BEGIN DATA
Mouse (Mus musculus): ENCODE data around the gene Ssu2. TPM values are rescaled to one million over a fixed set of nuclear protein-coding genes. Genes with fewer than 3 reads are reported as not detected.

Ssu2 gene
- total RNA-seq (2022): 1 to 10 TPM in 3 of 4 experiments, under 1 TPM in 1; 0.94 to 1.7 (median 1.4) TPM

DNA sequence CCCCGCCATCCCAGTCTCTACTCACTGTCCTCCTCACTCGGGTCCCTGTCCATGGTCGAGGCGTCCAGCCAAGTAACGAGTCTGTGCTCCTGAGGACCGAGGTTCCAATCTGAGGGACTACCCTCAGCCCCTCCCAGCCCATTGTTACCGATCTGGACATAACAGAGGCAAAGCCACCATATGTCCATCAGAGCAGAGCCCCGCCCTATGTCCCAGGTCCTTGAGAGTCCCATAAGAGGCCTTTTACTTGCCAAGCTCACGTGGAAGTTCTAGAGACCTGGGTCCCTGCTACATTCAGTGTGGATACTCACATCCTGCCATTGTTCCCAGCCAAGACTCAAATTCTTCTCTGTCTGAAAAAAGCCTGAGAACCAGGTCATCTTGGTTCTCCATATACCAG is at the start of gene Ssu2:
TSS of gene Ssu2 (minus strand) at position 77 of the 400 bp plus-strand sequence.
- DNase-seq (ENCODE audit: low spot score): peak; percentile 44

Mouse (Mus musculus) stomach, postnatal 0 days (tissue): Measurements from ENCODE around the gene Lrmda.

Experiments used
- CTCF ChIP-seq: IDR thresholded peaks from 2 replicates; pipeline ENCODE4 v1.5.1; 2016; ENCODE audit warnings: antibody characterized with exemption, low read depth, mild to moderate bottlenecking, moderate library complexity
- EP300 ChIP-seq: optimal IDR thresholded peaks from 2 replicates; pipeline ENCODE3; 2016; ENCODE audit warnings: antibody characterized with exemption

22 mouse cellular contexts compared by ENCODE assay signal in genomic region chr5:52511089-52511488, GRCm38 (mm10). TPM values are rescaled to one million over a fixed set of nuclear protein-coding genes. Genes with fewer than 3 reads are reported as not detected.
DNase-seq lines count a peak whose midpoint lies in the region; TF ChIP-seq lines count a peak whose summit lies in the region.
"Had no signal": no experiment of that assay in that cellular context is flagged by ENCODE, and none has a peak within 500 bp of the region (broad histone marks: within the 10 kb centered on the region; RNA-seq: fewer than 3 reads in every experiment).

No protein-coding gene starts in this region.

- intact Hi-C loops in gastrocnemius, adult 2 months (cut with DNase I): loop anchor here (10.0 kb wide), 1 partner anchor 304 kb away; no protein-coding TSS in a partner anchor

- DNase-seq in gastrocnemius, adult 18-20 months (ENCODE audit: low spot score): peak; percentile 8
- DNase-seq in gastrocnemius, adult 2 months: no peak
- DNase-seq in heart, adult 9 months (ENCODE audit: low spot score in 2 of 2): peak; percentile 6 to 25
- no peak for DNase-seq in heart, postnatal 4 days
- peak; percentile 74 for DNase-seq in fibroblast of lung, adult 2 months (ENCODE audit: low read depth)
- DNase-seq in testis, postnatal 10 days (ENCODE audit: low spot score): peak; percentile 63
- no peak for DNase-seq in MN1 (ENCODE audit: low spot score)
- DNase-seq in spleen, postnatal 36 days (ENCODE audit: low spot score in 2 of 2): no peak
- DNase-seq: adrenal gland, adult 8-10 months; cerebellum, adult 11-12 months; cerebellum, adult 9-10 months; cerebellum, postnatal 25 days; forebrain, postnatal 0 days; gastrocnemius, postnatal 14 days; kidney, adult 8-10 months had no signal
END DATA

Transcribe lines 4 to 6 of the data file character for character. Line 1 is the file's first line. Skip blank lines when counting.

DNA sequence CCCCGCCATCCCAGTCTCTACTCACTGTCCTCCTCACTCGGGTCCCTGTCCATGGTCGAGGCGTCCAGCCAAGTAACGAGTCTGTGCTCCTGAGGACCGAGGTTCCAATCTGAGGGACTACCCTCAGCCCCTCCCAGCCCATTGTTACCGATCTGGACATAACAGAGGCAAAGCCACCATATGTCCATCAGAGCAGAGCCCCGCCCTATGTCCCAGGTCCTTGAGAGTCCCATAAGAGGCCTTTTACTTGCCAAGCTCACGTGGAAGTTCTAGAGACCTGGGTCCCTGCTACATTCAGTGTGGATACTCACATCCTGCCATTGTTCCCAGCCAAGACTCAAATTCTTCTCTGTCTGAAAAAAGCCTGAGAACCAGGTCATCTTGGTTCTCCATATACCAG is at the start of gene Ssu2:
TSS of gene Ssu2 (minus strand) at position 77 of the 400 bp plus-strand sequence.
- DNase-seq (ENCODE audit: low spot score): peak; percentile 44